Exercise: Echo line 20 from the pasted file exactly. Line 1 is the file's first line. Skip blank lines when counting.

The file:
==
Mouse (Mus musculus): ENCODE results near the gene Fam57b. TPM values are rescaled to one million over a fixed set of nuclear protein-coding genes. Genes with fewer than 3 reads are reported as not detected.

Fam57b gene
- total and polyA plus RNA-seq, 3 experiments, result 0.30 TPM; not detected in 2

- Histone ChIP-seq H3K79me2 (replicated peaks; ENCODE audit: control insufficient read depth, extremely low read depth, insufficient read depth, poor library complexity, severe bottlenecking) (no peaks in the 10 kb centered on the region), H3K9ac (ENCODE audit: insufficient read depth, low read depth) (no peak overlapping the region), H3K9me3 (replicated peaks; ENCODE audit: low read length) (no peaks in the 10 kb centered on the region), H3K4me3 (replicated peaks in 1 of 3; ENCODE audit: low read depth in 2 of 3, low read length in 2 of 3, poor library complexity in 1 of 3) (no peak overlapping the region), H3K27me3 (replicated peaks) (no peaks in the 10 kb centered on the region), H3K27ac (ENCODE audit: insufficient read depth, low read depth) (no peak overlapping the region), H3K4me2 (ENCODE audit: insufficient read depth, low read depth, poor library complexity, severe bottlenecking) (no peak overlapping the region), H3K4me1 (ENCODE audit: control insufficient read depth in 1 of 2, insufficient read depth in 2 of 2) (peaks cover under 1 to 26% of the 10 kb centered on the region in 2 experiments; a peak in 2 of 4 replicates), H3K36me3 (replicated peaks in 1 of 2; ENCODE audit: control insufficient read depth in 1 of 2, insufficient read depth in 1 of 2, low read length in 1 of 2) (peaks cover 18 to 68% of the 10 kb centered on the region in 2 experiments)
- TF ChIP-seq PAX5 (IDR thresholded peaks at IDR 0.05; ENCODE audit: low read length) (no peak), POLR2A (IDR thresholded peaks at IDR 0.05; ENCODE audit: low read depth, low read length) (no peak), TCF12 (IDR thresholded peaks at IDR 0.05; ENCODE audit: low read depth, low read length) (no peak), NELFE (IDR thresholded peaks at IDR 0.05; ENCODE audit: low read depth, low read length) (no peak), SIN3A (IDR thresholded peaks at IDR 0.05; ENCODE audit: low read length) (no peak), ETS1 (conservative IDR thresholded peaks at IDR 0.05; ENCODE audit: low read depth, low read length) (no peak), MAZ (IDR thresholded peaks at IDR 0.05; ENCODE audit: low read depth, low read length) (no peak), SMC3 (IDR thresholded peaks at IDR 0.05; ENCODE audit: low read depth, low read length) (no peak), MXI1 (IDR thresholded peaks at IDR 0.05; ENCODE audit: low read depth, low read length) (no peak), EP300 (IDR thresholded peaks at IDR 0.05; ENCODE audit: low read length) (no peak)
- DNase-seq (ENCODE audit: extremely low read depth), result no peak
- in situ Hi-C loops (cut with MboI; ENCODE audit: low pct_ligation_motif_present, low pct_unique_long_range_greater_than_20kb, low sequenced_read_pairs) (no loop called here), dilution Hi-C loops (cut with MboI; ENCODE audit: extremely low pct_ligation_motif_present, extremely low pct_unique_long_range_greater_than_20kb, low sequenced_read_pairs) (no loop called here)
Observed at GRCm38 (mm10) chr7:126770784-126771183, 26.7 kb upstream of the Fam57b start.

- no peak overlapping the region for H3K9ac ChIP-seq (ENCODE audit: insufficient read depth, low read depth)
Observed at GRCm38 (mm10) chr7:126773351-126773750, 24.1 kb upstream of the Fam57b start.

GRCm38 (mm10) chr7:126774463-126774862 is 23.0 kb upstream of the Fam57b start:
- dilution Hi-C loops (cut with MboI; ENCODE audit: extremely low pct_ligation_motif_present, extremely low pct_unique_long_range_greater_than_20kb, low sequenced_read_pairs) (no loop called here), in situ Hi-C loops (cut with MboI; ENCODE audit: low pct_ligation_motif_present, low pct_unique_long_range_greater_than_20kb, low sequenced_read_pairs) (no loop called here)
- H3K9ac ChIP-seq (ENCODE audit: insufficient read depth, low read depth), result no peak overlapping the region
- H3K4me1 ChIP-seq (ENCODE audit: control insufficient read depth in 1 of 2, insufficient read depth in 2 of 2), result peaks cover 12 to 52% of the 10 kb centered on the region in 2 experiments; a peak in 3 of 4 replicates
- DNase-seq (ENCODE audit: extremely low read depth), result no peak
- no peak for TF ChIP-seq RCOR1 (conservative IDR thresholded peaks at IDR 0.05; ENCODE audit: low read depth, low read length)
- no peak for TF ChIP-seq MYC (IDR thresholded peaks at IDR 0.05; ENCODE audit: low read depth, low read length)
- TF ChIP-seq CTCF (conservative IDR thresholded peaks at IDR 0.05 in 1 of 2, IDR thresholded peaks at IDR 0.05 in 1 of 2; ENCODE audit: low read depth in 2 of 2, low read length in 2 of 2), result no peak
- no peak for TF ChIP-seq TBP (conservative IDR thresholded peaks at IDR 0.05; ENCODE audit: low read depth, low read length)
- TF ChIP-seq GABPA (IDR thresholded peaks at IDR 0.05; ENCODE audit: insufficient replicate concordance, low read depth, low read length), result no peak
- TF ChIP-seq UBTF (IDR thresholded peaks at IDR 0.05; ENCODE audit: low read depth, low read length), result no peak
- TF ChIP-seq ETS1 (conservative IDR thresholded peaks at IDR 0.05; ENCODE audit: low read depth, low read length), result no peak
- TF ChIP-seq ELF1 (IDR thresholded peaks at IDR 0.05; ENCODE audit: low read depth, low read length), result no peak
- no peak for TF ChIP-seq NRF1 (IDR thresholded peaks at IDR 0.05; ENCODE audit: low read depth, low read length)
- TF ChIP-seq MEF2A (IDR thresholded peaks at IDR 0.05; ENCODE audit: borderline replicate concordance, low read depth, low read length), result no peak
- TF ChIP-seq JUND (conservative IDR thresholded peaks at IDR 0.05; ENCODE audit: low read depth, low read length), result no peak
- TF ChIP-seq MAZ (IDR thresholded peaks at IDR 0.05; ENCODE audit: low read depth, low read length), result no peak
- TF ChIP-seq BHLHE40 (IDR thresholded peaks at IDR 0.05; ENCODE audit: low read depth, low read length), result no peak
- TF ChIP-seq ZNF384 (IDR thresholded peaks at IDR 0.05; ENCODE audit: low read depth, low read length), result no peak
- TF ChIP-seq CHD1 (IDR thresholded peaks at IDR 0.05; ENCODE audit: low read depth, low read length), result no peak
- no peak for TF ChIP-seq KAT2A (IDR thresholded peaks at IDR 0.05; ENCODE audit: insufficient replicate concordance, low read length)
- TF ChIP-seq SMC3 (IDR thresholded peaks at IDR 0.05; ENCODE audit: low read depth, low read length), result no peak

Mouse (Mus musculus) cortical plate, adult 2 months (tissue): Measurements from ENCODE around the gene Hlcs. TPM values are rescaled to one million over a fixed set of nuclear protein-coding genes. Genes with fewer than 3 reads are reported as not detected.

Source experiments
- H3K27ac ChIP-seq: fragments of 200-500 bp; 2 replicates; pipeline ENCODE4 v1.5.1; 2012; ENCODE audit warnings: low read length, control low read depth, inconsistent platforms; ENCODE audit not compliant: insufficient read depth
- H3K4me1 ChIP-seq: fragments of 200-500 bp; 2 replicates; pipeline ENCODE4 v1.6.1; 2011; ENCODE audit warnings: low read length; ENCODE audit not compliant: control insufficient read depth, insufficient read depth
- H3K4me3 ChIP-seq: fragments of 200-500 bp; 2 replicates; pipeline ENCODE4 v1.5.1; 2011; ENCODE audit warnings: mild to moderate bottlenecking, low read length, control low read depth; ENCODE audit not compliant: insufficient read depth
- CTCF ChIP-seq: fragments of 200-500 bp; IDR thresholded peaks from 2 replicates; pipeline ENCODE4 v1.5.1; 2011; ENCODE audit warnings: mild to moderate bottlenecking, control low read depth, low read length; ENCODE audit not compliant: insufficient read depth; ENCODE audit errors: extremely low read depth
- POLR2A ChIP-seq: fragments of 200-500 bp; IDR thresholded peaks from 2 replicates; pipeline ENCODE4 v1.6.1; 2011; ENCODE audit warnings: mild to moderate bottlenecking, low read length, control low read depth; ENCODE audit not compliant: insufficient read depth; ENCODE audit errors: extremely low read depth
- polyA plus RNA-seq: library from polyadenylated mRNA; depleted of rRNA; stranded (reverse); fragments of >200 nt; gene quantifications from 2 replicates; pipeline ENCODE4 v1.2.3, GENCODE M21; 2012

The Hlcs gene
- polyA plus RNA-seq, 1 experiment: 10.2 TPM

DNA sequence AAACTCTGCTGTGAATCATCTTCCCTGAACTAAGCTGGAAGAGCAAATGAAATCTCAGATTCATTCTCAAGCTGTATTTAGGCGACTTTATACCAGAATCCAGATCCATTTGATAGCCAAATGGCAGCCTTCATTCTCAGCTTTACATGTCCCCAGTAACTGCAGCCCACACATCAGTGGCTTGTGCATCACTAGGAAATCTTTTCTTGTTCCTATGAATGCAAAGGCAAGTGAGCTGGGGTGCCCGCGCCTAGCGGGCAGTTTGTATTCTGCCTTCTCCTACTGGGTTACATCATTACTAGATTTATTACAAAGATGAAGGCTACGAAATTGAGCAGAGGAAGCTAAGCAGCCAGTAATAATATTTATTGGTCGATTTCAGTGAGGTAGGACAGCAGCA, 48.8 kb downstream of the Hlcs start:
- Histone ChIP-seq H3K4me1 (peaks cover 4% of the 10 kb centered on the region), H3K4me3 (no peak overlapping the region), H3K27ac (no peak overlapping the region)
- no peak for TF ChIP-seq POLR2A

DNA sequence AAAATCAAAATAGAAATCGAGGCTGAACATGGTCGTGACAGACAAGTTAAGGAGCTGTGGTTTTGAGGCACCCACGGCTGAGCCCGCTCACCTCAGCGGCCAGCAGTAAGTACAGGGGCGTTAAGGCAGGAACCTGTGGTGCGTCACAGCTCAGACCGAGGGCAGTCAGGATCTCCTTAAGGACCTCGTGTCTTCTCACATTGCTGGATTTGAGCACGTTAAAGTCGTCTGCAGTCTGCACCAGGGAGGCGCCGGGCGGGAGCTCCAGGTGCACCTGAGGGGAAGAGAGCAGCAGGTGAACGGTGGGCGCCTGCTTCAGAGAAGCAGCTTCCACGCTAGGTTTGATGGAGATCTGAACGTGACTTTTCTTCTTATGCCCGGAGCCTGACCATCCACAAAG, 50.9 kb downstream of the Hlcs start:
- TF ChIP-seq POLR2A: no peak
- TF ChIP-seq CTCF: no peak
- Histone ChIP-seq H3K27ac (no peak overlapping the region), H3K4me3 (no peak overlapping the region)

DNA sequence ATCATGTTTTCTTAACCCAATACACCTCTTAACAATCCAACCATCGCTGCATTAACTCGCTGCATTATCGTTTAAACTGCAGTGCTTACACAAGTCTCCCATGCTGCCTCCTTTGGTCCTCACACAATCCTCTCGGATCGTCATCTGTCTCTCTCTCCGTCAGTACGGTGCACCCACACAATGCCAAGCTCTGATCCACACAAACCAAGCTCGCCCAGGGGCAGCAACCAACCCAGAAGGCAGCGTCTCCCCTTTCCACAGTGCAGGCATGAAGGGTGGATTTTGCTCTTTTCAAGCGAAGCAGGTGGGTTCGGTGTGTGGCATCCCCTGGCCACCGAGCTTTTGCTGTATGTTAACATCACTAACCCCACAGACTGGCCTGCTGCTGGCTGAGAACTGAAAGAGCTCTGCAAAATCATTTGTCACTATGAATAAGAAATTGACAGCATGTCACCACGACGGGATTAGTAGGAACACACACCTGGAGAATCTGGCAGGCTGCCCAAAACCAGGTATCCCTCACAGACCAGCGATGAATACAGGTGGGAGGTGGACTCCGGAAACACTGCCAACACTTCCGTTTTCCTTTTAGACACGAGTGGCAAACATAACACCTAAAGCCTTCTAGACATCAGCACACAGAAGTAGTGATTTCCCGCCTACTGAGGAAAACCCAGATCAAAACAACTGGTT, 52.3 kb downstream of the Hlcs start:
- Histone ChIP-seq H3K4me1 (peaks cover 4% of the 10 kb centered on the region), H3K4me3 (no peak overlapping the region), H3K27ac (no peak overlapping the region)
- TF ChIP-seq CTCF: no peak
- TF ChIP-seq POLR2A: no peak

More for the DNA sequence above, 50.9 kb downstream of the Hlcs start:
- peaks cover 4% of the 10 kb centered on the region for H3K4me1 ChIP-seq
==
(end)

- TF ChIP-seq GABPA (IDR thresholded peaks at IDR 0.05; ENCODE audit: insufficient replicate concordance, low read depth, low read length), result no peak